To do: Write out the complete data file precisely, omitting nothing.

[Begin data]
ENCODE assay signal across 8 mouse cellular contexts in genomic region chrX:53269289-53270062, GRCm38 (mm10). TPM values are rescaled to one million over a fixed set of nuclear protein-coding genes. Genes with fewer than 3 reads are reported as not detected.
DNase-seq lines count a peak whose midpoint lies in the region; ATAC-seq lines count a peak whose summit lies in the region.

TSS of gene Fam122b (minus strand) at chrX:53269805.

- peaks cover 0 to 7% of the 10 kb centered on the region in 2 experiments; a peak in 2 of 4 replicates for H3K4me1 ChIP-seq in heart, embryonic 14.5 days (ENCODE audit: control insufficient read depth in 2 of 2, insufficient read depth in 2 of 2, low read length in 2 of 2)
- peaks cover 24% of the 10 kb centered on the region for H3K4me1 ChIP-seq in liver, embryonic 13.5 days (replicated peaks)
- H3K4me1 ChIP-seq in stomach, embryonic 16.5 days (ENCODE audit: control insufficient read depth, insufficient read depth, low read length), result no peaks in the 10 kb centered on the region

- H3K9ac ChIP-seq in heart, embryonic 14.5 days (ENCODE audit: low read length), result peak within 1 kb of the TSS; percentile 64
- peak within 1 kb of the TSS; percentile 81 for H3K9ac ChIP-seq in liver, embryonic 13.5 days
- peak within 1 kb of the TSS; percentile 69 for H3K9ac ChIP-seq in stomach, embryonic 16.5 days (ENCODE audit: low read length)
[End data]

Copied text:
ENCODE assay signal across 8 mouse cellular contexts in genomic region chrX:53269289-53270062, GRCm38 (mm10). TPM values are rescaled to one million over a fixed set of nuclear protein-coding genes. Genes with fewer than 3 reads are reported as not detected.
DNase-seq lines count a peak whose midpoint lies in the region; ATAC-seq lines count a peak whose summit lies in the region.

TSS of gene Fam122b (minus strand) at chrX:53269805.

- peaks cover 0 to 7% of the 10 kb centered on the region in 2 experiments; a peak in 2 of 4 replicates for H3K4me1 ChIP-seq in heart, embryonic 14.5 days (ENCODE audit: control insufficient read depth in 2 of 2, insufficient read depth in 2 of 2, low read length in 2 of 2)
- peaks cover 24% of the 10 kb centered on the region for H3K4me1 ChIP-seq in liver, embryonic 13.5 days (replicated peaks)
- H3K4me1 ChIP-seq in stomach, embryonic 16.5 days (ENCODE audit: control insufficient read depth, insufficient read depth, low read length), result no peaks in the 10 kb centered on the region

- H3K9ac ChIP-seq in heart, embryonic 14.5 days (ENCODE audit: low read length), result peak within 1 kb of the TSS; percentile 64
- peak within 1 kb of the TSS; percentile 81 for H3K9ac ChIP-seq in liver, embryonic 13.5 days
- peak within 1 kb of the TSS; percentile 69 for H3K9ac ChIP-seq in stomach, embryonic 16.5 days (ENCODE audit: low read length)